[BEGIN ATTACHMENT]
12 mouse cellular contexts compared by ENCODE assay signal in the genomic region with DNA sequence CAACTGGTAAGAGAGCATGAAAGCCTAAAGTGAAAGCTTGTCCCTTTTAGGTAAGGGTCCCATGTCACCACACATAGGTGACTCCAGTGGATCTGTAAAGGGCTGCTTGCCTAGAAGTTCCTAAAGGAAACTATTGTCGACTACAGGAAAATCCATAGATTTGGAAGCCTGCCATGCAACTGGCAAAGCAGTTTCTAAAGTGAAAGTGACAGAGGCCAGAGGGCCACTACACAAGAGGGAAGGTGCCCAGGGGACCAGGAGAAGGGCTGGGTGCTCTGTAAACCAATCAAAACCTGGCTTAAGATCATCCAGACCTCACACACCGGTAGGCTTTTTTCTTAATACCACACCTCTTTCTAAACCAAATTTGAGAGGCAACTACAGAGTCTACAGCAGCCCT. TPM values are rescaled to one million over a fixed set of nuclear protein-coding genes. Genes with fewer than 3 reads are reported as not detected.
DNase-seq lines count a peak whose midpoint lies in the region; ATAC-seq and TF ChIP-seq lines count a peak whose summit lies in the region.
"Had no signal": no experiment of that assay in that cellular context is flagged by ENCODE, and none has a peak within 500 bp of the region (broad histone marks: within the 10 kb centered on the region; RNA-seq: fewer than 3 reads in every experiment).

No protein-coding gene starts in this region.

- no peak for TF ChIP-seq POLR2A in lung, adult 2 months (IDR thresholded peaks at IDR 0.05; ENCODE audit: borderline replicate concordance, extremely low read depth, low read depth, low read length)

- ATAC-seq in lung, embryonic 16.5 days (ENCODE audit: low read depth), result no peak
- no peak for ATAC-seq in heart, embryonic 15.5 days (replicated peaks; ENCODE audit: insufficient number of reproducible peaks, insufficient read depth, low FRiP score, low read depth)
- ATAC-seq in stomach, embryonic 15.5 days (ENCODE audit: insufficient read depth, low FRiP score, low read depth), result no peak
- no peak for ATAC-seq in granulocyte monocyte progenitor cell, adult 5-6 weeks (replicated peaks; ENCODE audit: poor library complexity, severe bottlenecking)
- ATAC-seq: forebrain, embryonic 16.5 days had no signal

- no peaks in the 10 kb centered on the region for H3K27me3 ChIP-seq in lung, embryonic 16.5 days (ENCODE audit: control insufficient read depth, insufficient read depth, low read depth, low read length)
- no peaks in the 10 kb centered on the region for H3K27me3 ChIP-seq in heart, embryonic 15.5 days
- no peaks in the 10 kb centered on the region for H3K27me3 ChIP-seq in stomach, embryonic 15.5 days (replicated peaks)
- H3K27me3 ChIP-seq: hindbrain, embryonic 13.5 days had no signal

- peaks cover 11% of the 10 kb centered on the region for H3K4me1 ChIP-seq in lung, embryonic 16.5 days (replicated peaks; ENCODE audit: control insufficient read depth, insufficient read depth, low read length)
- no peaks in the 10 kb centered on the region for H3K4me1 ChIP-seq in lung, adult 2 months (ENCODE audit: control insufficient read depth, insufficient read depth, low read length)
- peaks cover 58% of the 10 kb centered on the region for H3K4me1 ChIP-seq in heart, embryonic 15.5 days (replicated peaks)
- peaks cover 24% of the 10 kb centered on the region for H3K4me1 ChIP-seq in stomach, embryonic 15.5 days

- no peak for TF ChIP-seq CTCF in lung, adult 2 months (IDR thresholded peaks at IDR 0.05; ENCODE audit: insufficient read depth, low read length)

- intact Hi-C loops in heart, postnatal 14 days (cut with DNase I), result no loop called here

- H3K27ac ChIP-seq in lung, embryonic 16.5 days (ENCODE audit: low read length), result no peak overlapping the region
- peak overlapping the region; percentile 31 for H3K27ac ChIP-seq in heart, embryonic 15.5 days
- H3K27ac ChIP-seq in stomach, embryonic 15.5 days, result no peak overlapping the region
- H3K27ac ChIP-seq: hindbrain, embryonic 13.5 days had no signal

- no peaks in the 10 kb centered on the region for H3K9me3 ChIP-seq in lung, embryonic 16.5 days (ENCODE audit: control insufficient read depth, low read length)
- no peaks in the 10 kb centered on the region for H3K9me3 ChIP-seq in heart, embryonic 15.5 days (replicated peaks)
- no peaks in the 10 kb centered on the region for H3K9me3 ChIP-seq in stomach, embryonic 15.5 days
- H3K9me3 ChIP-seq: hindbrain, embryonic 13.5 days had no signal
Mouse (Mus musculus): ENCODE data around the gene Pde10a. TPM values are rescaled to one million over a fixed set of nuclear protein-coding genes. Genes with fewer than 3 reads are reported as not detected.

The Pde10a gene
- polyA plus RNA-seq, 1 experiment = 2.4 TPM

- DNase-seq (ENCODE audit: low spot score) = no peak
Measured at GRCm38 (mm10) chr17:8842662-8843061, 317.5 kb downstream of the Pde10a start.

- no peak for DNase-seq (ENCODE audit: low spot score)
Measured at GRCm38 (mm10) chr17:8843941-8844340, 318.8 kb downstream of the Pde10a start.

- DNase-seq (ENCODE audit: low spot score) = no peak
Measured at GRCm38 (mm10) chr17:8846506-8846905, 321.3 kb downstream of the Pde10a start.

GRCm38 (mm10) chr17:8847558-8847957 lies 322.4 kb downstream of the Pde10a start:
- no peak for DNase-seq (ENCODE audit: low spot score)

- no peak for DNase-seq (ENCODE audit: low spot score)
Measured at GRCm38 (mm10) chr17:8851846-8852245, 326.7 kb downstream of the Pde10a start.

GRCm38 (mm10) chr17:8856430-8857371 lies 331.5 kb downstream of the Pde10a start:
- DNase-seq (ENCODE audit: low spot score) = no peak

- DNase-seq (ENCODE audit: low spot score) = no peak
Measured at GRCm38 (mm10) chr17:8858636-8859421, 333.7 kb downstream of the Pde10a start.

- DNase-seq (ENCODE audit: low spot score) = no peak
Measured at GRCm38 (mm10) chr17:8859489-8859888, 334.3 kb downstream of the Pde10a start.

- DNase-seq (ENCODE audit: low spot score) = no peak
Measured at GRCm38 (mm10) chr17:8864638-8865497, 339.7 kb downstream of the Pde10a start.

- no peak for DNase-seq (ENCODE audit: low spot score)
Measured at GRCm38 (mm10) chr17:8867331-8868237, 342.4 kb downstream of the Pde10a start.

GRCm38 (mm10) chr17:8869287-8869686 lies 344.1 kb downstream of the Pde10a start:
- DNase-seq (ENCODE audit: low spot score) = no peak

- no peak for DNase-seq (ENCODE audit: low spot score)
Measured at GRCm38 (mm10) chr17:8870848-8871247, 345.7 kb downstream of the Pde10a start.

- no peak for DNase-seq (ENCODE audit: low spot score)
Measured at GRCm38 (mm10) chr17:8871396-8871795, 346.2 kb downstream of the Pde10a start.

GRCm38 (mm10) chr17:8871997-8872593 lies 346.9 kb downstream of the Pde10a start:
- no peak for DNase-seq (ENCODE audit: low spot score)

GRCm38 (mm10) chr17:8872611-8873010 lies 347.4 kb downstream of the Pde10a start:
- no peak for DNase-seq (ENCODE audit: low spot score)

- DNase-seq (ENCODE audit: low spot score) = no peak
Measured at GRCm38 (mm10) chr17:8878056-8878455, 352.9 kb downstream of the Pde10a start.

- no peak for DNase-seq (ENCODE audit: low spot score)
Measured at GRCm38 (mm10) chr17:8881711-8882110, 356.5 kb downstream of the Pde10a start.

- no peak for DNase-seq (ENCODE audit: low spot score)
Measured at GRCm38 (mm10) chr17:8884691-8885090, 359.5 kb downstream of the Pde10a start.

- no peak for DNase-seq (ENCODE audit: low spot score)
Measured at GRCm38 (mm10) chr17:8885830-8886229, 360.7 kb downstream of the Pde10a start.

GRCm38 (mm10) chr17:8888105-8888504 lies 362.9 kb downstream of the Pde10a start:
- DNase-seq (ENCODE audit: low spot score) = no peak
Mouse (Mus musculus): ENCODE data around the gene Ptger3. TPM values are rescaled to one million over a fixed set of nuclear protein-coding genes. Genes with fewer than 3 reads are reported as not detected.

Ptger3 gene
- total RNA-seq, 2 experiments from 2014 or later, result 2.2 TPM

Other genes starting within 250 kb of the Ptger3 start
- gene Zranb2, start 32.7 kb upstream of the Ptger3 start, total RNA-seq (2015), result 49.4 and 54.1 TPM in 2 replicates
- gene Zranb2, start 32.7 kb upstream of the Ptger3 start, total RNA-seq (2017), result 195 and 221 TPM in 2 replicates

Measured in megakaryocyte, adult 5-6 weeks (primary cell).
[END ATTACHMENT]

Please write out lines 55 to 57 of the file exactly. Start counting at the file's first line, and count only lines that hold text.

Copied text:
Measured at GRCm38 (mm10) chr17:8870848-8871247, 345.7 kb downstream of the Pde10a start.

- no peak for DNase-seq (ENCODE audit: low spot score)
Measured at GRCm38 (mm10) chr17:8871396-8871795, 346.2 kb downstream of the Pde10a start.